Issues Other than Learning

Education does focus on learning of students. Resources, however, introduce additional issues to contend when reforming education. Resources used for teaching are created by people. This creativity comes with a price and a tag "All Rights Reserved":
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Wikipedia defines Copyright as a legal concept, enacted by most governments, giving the creator of an original work exclusive rights to it, usually for a limited time. Generally, it is "the right to copy", but also gives the copyright holder the right to be credited for the work, to determine who may adapt the work to other forms, who may perform the work, who may financially benefit from it, and other related rights. It is a form of intellectual property (like the patent, the trademark, and the trade secret) applicable to any expressible form of an idea or information that is substantive and discrete.

Curriculum reform in basic education entails a change in learning resources; textbooks, modules, activities, and even exams. All of these resources are created by someone. With copyright, the holder alone can grant permission for copies and adaptations. A recent article on EdWeek, "Common-Core Curricula Spark Teacher Resistance", may initially give the impression that teachers are resisting changes in the curriculum. But the resistance is likewise coming from the creators of learning resources, the publishers:
"...The first came from the publishing world, whose biggest players snubbed the competitive procurement process because of unusual requirements that the materials be free of licensing restrictions that would interfere with New York's desire to make them available for free online...."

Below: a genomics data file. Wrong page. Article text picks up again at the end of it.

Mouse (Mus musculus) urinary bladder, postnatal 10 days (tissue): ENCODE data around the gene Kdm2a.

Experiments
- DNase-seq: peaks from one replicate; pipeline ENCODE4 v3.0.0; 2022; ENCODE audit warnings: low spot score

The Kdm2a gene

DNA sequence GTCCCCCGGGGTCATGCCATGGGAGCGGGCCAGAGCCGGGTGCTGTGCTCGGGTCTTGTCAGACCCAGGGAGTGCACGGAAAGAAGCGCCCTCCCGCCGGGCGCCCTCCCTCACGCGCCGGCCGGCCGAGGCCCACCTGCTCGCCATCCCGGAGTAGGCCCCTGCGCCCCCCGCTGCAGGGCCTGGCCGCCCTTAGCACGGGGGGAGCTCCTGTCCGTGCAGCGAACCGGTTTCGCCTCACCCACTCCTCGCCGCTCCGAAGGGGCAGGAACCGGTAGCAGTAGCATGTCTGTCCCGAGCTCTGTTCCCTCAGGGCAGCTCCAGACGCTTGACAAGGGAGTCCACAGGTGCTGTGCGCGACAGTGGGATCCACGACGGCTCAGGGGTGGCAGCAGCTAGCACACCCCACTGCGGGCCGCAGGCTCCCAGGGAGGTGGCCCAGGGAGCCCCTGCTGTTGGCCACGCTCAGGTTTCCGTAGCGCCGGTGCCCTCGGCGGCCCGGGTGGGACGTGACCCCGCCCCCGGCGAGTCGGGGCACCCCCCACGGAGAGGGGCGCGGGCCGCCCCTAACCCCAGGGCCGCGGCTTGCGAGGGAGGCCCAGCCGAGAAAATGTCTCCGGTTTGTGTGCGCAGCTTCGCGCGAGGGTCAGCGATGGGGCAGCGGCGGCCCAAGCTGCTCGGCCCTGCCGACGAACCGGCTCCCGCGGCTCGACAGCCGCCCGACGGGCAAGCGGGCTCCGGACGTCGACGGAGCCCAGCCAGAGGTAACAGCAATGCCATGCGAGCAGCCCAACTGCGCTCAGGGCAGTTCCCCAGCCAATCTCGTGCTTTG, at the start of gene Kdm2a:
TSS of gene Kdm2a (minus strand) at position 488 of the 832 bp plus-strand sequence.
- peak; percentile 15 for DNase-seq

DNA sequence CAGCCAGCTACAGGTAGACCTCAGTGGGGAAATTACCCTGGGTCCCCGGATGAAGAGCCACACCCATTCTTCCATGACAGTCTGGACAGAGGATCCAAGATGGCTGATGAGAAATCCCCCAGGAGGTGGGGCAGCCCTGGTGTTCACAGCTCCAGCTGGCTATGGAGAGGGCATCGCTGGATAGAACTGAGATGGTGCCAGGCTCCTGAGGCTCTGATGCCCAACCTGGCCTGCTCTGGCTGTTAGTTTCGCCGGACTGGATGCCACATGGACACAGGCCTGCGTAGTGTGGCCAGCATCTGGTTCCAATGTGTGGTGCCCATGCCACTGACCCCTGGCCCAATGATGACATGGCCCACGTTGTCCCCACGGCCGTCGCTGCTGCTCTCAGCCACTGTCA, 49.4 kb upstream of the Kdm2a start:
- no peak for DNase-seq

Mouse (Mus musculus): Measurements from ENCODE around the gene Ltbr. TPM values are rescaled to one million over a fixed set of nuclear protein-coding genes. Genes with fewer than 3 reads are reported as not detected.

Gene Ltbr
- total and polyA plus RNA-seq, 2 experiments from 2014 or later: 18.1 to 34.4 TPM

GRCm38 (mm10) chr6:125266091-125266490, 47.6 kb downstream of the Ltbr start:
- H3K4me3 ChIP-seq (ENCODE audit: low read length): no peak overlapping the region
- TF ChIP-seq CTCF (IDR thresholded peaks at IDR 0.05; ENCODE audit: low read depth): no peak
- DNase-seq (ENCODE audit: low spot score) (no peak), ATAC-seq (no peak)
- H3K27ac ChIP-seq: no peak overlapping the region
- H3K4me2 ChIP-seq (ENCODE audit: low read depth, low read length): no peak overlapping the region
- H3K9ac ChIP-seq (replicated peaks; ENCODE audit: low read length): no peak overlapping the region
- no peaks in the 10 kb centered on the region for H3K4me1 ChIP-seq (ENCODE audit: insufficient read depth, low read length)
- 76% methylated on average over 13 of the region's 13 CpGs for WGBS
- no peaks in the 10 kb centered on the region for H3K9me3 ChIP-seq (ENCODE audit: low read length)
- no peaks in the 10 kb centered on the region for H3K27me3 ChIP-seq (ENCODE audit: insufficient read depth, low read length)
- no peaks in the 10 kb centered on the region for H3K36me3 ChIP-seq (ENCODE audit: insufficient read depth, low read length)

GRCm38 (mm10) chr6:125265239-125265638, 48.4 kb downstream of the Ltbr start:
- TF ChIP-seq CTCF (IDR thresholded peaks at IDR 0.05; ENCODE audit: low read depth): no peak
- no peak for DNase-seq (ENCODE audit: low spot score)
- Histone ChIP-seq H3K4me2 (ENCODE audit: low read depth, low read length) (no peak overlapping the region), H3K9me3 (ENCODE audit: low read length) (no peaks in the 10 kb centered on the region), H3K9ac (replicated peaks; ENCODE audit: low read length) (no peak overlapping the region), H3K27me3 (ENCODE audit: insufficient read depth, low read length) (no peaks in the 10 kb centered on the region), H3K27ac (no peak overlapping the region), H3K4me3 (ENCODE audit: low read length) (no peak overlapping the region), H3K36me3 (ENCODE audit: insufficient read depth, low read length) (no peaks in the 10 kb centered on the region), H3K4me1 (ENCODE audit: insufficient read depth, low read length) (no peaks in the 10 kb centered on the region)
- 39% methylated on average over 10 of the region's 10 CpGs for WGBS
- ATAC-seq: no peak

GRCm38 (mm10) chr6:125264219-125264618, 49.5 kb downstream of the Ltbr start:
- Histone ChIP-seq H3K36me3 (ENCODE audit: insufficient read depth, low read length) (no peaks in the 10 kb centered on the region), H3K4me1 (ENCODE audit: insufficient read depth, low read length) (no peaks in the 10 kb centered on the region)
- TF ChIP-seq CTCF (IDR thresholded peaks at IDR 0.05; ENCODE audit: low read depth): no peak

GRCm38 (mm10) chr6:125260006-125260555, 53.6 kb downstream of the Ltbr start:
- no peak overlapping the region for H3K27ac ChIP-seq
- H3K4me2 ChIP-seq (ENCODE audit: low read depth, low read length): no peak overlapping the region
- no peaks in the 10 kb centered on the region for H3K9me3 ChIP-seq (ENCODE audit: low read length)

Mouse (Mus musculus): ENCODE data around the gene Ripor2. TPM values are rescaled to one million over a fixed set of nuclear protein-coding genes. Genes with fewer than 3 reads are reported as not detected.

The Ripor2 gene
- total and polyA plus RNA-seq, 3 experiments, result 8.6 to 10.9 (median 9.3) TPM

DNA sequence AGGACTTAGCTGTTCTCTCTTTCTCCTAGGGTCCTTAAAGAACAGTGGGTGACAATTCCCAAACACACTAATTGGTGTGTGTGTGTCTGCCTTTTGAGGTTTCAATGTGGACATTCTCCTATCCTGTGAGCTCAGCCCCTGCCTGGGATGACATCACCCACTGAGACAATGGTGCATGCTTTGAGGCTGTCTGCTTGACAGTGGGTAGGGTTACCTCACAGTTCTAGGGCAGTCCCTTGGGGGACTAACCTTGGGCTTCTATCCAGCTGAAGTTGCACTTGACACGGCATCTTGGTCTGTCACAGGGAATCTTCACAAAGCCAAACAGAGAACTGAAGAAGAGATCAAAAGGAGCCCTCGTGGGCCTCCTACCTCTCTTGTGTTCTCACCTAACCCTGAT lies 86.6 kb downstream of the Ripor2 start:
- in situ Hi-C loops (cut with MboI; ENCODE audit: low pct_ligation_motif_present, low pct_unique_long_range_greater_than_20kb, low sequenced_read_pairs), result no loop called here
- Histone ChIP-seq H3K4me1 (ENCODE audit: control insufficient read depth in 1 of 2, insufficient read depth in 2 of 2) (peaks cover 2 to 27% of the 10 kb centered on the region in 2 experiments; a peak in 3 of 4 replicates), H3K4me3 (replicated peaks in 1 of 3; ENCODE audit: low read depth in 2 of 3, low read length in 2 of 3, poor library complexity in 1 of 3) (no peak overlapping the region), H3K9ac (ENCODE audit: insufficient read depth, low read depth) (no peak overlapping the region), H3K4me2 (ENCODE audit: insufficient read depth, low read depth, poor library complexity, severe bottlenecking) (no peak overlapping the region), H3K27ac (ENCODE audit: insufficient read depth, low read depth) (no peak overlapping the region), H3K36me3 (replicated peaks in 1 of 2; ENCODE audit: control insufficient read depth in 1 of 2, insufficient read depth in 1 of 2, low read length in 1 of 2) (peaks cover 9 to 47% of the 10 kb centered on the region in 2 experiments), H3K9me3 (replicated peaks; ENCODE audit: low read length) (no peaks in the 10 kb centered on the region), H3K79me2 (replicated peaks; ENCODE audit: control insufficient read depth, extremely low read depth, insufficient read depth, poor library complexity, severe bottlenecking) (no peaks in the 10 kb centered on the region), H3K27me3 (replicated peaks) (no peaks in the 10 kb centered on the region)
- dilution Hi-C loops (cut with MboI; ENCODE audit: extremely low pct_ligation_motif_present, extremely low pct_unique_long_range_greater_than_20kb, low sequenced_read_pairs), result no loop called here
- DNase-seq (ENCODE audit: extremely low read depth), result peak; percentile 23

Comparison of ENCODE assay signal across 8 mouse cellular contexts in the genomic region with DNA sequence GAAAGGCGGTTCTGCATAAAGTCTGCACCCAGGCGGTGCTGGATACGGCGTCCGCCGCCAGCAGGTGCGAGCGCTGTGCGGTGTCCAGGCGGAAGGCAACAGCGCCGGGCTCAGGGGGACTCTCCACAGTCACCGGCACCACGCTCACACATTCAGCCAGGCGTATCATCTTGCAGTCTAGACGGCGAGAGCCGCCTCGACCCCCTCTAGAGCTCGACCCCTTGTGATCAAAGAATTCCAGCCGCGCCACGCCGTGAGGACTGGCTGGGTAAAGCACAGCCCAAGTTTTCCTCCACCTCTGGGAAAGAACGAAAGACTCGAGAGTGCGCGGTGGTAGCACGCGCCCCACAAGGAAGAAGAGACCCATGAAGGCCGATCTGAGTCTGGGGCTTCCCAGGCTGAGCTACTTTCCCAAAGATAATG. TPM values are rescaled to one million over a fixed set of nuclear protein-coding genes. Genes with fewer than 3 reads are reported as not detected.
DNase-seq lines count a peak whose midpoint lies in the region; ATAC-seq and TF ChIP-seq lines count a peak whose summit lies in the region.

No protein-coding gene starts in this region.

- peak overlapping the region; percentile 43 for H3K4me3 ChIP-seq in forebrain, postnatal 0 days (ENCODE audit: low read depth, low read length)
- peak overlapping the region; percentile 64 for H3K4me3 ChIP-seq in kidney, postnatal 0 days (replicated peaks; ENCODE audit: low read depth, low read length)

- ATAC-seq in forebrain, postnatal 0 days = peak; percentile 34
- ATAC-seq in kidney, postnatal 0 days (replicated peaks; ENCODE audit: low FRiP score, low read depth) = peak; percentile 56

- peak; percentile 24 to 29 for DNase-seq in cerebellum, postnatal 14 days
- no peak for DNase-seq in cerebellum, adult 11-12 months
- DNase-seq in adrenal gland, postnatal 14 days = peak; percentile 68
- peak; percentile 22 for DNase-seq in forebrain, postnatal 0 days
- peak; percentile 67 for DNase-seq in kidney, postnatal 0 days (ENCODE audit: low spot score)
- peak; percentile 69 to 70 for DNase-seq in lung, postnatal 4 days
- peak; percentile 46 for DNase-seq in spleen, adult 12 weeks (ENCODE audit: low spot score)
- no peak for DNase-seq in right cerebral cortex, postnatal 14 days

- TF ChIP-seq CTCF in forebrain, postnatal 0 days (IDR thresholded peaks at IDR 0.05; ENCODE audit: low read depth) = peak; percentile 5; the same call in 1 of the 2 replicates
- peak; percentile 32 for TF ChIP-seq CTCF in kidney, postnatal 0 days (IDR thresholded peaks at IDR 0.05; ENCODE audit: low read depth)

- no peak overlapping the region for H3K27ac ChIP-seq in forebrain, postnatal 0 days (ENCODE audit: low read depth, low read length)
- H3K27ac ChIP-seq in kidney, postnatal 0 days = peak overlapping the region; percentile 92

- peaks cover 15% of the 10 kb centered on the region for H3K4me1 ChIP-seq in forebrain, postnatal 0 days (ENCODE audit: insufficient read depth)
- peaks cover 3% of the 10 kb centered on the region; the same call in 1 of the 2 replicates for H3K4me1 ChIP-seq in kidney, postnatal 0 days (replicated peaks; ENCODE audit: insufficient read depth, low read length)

How creators of learning resources get credit for their work is not confined to education reform. Copyright is indeed one of the biggest challenges of online learning. Access to peer-reviewed journals are generally limited to paid subscribers. Figures, tables, data are not supposed to be copied from these sources without copyright permission. Requiring publishers to make the content publicly available bring pause to any entrepreneur. With a one-time payment, of course, this is possible, and New York has been able to attract some takers (which comes with a $28 million price tag). So, here is the site where free learning resources intended for the new core-curriculum can be found:

Free Materials
New York state’s contracts for common-core curricula require that the materials be free of licensing and other restrictions that would impede the state from making them available for free online. Four vendors won contracts to develop curriculum and accompanying professional development for the state. Their materials are being posted on New York’s common-core website,, as they are developed, with the full set scheduled to be complete by December 2014.
English/Language Arts
PreK-2: Core Knowledge Foundation
Grades 3-5: Expeditionary Learning
Grades 6-8: Expeditionary Learning, under subcontract to Public Consulting Group
Grades 9-12: Public Consulting Group
PreK-12: Common Core Inc.